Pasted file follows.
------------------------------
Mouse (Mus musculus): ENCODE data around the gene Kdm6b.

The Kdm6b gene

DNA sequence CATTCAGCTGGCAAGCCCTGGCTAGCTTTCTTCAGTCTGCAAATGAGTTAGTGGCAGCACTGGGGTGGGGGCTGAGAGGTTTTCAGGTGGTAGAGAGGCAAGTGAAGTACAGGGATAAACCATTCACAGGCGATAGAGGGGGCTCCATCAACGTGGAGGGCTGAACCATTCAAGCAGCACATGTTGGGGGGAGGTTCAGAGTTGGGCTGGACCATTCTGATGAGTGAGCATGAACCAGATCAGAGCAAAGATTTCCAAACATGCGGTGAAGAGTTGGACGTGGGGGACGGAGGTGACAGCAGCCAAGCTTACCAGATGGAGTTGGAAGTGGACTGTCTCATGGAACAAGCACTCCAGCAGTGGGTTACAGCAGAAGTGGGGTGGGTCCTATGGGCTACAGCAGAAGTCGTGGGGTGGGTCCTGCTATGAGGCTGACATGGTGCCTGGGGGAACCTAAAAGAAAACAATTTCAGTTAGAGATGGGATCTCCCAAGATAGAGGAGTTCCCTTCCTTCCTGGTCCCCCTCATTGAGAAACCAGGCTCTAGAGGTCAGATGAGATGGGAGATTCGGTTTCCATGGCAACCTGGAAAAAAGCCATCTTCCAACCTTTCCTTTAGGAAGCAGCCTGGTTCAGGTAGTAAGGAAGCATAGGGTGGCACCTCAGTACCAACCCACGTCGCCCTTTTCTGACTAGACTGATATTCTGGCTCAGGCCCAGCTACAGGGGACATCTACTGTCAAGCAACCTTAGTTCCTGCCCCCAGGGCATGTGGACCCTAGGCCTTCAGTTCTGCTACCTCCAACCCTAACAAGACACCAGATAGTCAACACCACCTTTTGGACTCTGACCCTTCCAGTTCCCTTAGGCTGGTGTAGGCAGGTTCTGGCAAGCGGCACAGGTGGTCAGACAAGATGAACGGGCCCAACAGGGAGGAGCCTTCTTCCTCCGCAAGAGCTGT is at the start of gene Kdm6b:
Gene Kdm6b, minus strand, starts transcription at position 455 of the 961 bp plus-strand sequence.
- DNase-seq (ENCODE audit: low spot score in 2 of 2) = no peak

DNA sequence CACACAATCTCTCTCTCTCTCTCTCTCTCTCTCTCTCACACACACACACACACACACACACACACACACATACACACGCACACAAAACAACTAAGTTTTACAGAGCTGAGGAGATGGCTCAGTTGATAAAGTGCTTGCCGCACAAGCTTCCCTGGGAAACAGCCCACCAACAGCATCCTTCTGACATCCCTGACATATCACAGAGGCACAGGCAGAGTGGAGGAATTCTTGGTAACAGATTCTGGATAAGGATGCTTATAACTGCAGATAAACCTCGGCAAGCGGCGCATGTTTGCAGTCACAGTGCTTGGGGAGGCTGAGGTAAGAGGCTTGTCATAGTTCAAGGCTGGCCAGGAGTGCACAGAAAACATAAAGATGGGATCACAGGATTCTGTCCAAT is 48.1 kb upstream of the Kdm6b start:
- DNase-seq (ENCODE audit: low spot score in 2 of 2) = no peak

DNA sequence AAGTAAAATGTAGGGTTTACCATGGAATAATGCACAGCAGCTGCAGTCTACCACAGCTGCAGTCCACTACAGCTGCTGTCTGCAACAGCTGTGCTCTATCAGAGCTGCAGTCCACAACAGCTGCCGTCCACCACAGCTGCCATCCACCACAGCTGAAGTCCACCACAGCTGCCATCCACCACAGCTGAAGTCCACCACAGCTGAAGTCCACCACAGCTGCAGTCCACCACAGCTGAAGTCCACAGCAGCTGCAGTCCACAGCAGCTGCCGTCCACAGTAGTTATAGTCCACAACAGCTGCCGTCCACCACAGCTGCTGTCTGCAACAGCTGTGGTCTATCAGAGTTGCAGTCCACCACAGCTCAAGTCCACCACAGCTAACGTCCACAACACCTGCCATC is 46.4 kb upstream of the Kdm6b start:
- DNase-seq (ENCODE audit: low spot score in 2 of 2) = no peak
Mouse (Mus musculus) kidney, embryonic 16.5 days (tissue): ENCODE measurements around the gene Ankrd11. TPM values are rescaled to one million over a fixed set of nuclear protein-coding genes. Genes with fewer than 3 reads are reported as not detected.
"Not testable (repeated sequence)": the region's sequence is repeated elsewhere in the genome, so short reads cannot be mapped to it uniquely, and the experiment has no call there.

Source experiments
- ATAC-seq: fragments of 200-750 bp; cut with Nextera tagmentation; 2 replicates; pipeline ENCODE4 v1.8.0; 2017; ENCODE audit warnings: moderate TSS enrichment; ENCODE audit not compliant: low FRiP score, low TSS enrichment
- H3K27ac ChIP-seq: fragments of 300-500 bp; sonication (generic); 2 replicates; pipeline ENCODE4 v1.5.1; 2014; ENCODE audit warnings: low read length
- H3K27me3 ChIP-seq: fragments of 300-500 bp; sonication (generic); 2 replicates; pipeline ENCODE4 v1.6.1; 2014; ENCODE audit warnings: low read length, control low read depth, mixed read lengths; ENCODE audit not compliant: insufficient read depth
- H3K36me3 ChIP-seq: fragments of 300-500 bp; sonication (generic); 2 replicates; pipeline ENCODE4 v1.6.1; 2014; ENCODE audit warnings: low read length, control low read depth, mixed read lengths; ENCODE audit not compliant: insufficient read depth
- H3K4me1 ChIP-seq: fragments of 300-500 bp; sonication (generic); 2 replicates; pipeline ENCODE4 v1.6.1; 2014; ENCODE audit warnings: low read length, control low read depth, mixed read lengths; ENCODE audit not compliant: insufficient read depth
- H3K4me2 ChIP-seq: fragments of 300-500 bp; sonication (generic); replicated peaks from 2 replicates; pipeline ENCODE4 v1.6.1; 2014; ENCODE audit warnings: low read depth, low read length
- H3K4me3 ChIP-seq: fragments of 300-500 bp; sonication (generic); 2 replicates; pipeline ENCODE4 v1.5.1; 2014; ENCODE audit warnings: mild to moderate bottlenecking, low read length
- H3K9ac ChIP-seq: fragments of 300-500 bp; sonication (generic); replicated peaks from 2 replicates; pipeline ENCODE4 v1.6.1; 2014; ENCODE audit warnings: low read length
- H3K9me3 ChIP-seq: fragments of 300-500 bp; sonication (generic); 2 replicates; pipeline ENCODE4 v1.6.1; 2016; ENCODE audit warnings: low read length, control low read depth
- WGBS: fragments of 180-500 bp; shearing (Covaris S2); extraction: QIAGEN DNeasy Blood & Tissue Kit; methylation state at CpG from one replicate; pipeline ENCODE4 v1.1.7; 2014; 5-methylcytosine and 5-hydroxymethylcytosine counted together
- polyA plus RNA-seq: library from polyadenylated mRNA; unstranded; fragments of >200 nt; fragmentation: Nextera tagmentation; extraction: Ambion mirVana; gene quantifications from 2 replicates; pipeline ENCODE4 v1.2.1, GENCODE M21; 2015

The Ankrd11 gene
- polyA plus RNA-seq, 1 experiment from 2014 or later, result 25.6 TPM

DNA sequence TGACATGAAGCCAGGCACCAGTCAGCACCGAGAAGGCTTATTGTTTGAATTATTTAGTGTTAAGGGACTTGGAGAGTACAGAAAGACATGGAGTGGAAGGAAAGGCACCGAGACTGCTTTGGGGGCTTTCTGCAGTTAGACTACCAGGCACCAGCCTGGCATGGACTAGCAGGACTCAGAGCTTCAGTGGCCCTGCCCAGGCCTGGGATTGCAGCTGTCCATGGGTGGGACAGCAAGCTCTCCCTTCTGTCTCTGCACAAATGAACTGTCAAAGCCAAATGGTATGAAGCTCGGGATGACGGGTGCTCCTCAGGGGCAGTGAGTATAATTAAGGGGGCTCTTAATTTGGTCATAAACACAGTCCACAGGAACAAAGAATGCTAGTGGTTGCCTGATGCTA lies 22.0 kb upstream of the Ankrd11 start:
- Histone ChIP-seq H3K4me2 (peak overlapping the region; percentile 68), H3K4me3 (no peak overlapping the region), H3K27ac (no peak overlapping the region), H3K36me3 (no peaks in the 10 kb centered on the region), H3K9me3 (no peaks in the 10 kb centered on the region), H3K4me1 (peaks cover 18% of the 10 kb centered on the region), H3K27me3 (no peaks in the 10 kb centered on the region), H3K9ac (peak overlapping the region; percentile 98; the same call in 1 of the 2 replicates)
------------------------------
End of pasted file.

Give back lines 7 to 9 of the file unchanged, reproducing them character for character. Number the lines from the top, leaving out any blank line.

- DNase-seq (ENCODE audit: low spot score in 2 of 2) = no peak

DNA sequence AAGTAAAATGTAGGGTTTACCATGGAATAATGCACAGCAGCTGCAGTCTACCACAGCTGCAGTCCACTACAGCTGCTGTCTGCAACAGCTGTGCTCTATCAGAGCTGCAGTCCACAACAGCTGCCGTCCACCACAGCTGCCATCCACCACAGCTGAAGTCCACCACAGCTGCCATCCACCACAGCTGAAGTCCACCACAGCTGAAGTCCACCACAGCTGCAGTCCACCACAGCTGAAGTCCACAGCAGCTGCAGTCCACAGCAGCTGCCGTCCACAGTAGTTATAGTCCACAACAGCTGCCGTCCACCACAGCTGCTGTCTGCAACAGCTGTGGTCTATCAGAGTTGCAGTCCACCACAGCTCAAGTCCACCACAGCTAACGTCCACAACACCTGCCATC is 46.4 kb upstream of the Kdm6b start:
- DNase-seq (ENCODE audit: low spot score in 2 of 2) = no peak